Life insurance provides a financial safety net on which the spouse, children and other family members could be dependent on death. Buying a life insurance policy isn't always high on the list of things to do because most people don't like to think about dying. Whether you're just curious, looking for information or ready to buy, here's how to get the life insurance you need.
Life insurance can be an essential part of your overall financial plan. Having a life insurance can make it easier for your beneficiaries to pay daily expenses in the event of death. You can buy life insurance directly from an insurance company or through an agent or broker. guidelines may differ during the COVID-19 crisis.
How to get life insurance
Life insurance is not a one-size-fits-all purchase. You need to decide the type, length and amount of coverage you need. For example, you may want to purchase a 20-year life insurance policy, with a benefit of $ 500,000.
Of course, you also need to decide where to buy it. Generally, there are three places to get life insurance:
Directly from a life insurance company From a life insurance agent From a life insurance broker
Life insurance companies
If you want to go directly to an insurance company, you can generally purchase a direct term policy. This type of policy meets your insurance needs for a certain period of time, for example for 10, 20 or 30 years.
To purchase this type of policy, you usually fill out an online application, review your quotes, choose a policy and pay. Depending on the company, you may have an option to purchase a guaranteed issue policy that doesn't require a medical test. A direct term policy can be a good option for people who might otherwise have difficulty getting life insurance due to health problems.
A direct term policy can be a quick way to purchase coverage, especially if you know the exact type of coverage you want (and it seems to be something the company offers). However, if you need assistance, have questions or want more options, you're better off with an agent or broker.
The amount of money that life insurance beneficiaries will receive in the event of death is called the death benefit.
Life insurance agents
Agents and brokers sell most life insurance policies. Both act as intermediaries between insurance companies and insurance buyers. And both must have the appropriate licenses to sell insurance products in the states in which they operate. However, while people often use these titles interchangeably, there are some distinct differences.
The most significant difference is who represents the person. An agent is appointed by an insurance company to sell its products. An agent representing an insurance company is called a "captive agent", while one who is affiliated with several companies is called an "independent agent". Life insurance agents represent companies, not buyers. Their goal is to match you with the coverage of the companies they represent, which may or may not be exactly what you need.
Life insurance broker
Brokers, on the other hand, represent insurance buyers, not companies. They work independently and have no contracts with specific insurance companies. This means that they can make unbiased recommendations that meet each client's needs. Typically, brokers work with a wide range of insurance companies to provide customers with a good selection of quotes and plans.
Term life insurance is cheaper, while permanent life insurance is more comprehensive and can include cash value.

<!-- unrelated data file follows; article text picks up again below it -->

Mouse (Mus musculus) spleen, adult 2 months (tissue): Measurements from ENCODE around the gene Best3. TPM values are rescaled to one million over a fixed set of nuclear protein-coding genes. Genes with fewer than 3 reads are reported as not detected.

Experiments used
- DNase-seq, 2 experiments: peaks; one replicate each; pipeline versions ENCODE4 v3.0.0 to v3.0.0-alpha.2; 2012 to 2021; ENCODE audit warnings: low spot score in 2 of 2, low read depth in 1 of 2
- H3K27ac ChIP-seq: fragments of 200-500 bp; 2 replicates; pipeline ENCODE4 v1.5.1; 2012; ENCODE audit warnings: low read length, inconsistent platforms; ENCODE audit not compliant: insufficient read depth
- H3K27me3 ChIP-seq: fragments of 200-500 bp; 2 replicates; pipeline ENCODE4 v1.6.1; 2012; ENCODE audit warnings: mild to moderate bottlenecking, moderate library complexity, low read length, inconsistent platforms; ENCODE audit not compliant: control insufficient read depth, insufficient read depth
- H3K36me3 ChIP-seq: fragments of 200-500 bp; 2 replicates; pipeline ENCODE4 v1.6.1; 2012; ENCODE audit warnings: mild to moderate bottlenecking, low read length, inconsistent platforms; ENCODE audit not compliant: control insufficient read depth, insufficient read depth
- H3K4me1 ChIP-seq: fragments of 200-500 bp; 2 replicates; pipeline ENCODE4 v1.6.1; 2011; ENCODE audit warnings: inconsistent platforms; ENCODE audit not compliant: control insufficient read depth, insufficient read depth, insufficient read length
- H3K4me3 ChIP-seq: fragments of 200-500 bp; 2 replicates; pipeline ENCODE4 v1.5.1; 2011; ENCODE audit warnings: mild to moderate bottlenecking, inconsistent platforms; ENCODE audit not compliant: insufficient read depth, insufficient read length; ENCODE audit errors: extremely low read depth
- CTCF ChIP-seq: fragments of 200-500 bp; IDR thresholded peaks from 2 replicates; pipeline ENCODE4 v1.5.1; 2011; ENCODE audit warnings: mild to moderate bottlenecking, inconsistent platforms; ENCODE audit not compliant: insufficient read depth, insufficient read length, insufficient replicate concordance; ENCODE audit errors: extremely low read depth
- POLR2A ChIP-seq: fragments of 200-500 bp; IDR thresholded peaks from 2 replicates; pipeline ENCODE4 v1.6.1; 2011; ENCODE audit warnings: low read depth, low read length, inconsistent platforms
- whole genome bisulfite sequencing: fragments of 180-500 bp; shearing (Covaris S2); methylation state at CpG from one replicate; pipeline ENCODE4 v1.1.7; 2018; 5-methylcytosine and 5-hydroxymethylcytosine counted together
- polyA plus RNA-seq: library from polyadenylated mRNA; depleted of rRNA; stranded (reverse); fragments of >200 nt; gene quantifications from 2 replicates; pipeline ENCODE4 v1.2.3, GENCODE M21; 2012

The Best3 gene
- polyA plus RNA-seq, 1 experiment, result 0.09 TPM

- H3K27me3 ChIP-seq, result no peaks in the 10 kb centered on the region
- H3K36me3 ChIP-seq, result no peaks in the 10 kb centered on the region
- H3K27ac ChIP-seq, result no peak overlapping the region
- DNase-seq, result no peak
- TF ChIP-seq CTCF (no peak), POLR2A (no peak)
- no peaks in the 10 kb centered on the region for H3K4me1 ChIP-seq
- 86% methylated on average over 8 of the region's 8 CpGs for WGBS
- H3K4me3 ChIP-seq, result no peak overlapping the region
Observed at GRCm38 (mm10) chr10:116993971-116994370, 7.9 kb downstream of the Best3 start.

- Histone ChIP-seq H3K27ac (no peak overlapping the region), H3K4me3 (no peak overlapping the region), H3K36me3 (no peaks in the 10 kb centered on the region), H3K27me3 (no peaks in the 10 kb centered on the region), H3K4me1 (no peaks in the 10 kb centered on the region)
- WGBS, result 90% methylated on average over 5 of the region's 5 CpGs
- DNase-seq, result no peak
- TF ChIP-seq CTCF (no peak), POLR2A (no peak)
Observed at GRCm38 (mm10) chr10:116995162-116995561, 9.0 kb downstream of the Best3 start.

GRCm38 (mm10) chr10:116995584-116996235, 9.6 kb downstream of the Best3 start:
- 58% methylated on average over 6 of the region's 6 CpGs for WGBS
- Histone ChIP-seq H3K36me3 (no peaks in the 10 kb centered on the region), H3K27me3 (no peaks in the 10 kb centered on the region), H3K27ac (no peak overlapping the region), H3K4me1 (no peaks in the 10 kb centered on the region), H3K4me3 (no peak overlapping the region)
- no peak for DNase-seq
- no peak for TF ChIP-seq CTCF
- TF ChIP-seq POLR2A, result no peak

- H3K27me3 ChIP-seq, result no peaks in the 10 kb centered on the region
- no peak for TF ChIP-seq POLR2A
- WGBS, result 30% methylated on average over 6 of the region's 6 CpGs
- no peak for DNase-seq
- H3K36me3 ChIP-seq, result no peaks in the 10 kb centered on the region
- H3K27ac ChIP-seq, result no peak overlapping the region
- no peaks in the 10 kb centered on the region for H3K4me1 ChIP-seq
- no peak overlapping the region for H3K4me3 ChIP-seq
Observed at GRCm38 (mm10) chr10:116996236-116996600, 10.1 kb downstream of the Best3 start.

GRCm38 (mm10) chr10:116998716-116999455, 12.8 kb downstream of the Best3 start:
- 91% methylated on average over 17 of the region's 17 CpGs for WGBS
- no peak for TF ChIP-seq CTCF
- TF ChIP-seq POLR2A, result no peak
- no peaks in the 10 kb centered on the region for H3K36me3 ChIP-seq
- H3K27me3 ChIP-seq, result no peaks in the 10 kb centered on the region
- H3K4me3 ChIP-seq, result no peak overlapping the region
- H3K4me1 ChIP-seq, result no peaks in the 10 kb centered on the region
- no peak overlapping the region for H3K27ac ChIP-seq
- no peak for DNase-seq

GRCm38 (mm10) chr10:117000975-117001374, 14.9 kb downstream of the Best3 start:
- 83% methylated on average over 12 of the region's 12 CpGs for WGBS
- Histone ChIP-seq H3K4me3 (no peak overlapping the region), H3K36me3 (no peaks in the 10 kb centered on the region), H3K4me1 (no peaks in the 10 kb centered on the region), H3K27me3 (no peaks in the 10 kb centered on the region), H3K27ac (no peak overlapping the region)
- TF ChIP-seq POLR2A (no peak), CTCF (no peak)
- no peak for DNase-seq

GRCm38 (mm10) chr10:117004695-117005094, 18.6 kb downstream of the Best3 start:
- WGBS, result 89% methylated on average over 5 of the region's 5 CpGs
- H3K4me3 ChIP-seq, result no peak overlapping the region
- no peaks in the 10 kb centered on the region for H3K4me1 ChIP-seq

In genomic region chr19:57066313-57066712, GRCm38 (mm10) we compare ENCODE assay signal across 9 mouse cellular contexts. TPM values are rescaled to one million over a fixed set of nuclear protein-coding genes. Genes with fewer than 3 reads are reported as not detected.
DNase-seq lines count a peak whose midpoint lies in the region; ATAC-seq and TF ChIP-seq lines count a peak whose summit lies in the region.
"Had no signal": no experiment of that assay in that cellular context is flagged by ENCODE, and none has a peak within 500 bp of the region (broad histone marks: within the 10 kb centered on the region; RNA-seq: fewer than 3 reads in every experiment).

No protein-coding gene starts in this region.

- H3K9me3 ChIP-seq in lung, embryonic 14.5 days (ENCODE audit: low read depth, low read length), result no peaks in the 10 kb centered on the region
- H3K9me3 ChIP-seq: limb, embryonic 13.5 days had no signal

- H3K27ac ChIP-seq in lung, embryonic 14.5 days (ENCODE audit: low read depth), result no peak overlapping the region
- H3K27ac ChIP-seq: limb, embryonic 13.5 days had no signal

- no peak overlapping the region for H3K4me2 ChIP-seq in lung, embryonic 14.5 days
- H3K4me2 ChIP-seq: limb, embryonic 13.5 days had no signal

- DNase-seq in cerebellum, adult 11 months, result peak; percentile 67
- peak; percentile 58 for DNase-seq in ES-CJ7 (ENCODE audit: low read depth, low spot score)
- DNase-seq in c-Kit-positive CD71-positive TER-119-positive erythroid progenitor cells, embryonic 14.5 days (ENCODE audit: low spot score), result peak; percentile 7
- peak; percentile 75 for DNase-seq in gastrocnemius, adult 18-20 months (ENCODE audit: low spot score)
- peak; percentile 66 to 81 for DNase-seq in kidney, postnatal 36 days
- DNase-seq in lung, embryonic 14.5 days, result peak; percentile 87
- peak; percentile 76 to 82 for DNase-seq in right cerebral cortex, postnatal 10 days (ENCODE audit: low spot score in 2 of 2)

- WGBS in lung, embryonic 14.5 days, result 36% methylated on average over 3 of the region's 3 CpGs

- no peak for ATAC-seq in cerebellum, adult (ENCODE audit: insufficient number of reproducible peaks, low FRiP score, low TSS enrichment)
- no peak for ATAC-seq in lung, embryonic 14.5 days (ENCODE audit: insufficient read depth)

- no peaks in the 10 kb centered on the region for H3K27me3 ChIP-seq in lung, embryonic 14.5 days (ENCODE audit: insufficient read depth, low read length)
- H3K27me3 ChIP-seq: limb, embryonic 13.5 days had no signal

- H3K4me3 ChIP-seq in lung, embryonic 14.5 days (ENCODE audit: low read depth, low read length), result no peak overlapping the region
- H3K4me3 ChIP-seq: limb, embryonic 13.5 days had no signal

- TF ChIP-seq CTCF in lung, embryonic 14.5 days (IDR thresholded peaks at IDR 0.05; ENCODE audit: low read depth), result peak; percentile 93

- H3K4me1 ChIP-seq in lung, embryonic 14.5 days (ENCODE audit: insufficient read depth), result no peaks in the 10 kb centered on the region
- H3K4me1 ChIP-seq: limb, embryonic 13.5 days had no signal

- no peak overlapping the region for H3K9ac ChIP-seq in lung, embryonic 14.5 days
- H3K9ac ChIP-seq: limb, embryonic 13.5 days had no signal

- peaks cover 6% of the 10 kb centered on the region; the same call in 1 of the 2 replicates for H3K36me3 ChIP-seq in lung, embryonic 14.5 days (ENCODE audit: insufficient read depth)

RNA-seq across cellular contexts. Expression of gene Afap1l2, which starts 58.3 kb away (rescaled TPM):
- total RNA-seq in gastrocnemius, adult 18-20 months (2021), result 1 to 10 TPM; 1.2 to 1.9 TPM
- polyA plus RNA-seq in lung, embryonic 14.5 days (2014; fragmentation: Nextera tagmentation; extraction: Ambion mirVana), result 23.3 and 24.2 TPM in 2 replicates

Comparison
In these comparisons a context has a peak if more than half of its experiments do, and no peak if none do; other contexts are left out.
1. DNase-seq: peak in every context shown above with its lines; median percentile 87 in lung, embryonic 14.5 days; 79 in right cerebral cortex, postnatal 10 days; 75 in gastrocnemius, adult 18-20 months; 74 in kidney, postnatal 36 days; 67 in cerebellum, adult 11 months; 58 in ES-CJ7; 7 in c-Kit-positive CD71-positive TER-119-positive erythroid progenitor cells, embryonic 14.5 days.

Where to buy life insurance
If you decide to work with an agent or broker, instead of going directly to an insurance company, you have another decision to make: Should you shop locally or online?
A local insurance agent or broker is a good option if you want personalized advice, are considering permanent life insurance or have a complicated situation. An agent or broker is also a good choice if you are not very tech savvy and have trouble trying to navigate an online application.
Alternatively, if you have a general idea of your coverage needs, you want a lifetime policy or you prefer to shop without help, an agent or an online broker may be right for you. Of course, you have to make yourself comfortable dealing with online business to make this option work.
Life insurance credit
Many life insurance agents and brokers have accreditations offered by industry agencies such as the American College of Financial Services and The Institutes (formerly Insurance Institute of America). Some of the common acronyms you may encounter include:
If an agent or broker you're thinking of working with has a designation (or designations) that you don't understand, be sure to ask what the acronym stands for, which agency issued it and how they earned it.
Purchase of a life insurance during COVID-19
The COVID-19 crisis has introduced some new challenges in the life insurance sector. First, face-to-face exams are difficult, if not impossible, when people are supposed to be socially distant. However, life insurance companies are open to the market, accept applications and adapt customer onboarding procedures to adapt to the changing landscape.
Some insurers, for example, have moved on to the evaluation of medical records, prescription medical history and the like, instead of sending a paramedic professional to your home to collect information. Others have extended the time frame for completing a traditional exam, while providing temporary temporary coverage. You can also connect with agents by phone or video conference and sign all documents electronically.
Don't be surprised if you see some COVID-19 related questions about your question, such as "Have you or someone in your family been tested or treated for COVID-19?" or "Have you been on a cruise for the past 60 days?" Keep in mind that if you answer "yes" to these questions, this shouldn't stop you from getting a policy, but if you answer dishonestly, it may cancel your policy later.